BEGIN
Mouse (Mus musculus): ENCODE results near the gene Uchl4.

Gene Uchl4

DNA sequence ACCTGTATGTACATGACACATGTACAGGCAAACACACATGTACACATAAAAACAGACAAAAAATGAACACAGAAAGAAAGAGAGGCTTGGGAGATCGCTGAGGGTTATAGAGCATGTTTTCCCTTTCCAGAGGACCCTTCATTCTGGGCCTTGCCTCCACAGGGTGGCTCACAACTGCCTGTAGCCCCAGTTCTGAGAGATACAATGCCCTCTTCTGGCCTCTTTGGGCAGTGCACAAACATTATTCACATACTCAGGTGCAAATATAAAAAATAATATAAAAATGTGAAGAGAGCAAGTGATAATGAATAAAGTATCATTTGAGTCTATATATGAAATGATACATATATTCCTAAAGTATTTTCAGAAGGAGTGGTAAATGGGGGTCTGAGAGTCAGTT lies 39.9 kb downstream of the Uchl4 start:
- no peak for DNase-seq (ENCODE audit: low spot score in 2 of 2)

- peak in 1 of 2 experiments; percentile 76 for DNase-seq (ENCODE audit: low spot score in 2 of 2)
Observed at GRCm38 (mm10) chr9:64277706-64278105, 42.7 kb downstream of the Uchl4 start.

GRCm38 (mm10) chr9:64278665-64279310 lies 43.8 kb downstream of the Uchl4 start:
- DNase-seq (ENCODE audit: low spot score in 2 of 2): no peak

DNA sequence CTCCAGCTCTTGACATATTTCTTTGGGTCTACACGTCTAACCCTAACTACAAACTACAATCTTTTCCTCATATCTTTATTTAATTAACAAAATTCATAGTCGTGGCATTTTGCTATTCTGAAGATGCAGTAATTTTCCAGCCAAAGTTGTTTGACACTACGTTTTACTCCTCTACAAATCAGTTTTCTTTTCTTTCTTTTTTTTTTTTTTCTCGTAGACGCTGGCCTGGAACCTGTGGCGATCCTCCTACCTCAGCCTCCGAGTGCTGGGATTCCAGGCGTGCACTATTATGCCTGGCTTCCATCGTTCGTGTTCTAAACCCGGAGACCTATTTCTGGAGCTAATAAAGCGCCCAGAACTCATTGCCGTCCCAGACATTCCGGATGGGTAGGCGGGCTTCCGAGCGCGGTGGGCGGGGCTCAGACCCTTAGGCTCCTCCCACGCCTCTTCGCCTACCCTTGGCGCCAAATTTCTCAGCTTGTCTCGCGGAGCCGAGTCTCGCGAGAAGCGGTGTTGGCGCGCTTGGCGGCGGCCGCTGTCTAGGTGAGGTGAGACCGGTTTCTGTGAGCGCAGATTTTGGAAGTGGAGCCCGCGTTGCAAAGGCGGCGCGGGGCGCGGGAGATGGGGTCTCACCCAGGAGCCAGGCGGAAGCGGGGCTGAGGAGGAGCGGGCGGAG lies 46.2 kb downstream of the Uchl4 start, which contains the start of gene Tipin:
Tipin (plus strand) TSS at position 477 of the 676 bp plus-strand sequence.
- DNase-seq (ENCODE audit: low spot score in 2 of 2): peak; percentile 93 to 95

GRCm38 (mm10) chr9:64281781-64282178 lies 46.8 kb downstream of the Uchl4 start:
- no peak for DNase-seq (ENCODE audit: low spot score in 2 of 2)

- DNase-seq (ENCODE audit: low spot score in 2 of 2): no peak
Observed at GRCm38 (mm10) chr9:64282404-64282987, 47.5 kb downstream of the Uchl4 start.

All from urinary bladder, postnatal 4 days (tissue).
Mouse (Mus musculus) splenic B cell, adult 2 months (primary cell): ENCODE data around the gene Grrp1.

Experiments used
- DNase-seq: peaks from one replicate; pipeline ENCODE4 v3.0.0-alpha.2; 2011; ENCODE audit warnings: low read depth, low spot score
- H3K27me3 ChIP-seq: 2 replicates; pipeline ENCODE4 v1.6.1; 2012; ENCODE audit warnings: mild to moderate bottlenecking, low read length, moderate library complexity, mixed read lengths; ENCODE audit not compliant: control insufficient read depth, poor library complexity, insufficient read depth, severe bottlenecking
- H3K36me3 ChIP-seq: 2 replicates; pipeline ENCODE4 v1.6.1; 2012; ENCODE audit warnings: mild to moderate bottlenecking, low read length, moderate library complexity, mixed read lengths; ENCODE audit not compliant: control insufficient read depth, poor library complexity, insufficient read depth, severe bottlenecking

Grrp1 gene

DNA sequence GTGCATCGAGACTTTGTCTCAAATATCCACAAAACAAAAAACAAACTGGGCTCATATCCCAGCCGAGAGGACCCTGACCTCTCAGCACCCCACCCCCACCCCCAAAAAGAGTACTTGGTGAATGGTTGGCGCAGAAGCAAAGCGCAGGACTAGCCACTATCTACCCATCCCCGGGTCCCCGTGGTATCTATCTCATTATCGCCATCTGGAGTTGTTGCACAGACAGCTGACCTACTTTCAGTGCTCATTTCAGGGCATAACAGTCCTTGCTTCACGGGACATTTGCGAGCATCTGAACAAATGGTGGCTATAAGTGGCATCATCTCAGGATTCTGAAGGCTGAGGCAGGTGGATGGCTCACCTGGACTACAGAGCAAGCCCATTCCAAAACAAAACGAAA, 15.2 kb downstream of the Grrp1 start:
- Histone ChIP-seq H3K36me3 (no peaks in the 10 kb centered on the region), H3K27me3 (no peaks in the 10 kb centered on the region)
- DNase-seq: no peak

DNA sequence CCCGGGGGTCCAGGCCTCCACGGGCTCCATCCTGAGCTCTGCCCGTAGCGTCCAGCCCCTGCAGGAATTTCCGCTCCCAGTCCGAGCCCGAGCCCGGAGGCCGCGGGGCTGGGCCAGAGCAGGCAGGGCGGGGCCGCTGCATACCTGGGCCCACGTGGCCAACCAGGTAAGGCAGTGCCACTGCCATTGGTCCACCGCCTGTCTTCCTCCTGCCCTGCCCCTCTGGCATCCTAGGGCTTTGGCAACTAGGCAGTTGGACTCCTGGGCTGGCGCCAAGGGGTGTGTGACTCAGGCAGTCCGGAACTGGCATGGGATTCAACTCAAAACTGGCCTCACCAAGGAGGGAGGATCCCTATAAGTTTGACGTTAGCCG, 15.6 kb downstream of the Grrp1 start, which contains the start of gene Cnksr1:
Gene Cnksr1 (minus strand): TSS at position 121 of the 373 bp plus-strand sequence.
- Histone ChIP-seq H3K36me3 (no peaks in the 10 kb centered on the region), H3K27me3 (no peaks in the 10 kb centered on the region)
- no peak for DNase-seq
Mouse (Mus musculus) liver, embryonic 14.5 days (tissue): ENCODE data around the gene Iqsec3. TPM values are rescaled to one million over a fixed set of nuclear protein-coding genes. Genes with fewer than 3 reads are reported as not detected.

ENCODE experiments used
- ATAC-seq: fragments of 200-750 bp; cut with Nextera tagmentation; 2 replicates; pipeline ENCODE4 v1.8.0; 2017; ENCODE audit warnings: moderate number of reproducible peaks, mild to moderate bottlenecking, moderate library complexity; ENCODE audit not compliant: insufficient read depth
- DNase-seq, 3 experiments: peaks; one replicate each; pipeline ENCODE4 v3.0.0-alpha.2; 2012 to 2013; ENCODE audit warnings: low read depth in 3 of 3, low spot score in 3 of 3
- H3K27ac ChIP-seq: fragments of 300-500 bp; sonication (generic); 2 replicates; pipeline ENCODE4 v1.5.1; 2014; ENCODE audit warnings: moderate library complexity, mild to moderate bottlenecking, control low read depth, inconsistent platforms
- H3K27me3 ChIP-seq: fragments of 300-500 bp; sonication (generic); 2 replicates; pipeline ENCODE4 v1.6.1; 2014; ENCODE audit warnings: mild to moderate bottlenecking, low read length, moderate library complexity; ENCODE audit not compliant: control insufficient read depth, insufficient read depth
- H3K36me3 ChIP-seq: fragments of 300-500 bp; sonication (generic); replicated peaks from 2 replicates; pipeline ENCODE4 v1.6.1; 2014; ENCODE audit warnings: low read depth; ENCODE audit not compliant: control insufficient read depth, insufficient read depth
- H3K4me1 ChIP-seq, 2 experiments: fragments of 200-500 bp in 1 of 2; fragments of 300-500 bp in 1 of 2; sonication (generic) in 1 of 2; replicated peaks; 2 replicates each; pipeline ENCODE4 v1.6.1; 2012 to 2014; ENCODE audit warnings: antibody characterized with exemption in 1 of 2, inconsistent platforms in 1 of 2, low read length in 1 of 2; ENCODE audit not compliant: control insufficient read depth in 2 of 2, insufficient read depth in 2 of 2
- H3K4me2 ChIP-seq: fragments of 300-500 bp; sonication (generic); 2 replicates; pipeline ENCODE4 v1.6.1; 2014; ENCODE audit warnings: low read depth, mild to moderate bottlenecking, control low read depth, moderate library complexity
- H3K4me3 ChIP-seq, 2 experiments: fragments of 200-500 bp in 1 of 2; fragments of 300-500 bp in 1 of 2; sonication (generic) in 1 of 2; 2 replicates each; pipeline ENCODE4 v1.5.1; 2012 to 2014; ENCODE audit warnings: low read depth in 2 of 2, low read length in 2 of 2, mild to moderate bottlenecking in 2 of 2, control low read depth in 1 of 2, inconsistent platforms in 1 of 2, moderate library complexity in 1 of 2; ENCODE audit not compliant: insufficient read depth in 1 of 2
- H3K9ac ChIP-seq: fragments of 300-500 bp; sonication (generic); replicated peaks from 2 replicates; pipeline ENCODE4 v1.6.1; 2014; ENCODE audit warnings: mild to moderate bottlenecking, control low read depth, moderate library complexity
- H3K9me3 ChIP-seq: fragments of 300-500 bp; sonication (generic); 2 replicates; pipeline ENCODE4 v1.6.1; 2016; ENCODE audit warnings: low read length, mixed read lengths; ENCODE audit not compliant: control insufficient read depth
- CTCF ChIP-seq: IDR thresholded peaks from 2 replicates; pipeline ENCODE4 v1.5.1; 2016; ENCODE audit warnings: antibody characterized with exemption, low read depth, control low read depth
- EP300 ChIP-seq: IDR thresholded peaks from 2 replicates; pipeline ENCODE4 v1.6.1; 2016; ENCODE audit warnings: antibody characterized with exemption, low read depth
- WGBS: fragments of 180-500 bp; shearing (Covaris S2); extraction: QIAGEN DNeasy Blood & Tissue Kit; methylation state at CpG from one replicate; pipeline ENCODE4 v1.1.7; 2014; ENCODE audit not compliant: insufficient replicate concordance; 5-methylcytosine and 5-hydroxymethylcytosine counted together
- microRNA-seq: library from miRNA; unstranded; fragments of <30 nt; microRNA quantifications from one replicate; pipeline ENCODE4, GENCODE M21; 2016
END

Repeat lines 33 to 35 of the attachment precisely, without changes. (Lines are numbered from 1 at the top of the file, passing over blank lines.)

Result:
- DNase-seq, 3 experiments: peaks; one replicate each; pipeline ENCODE4 v3.0.0-alpha.2; 2012 to 2013; ENCODE audit warnings: low read depth in 3 of 3, low spot score in 3 of 3
- H3K27ac ChIP-seq: fragments of 300-500 bp; sonication (generic); 2 replicates; pipeline ENCODE4 v1.5.1; 2014; ENCODE audit warnings: moderate library complexity, mild to moderate bottlenecking, control low read depth, inconsistent platforms
- H3K27me3 ChIP-seq: fragments of 300-500 bp; sonication (generic); 2 replicates; pipeline ENCODE4 v1.6.1; 2014; ENCODE audit warnings: mild to moderate bottlenecking, low read length, moderate library complexity; ENCODE audit not compliant: control insufficient read depth, insufficient read depth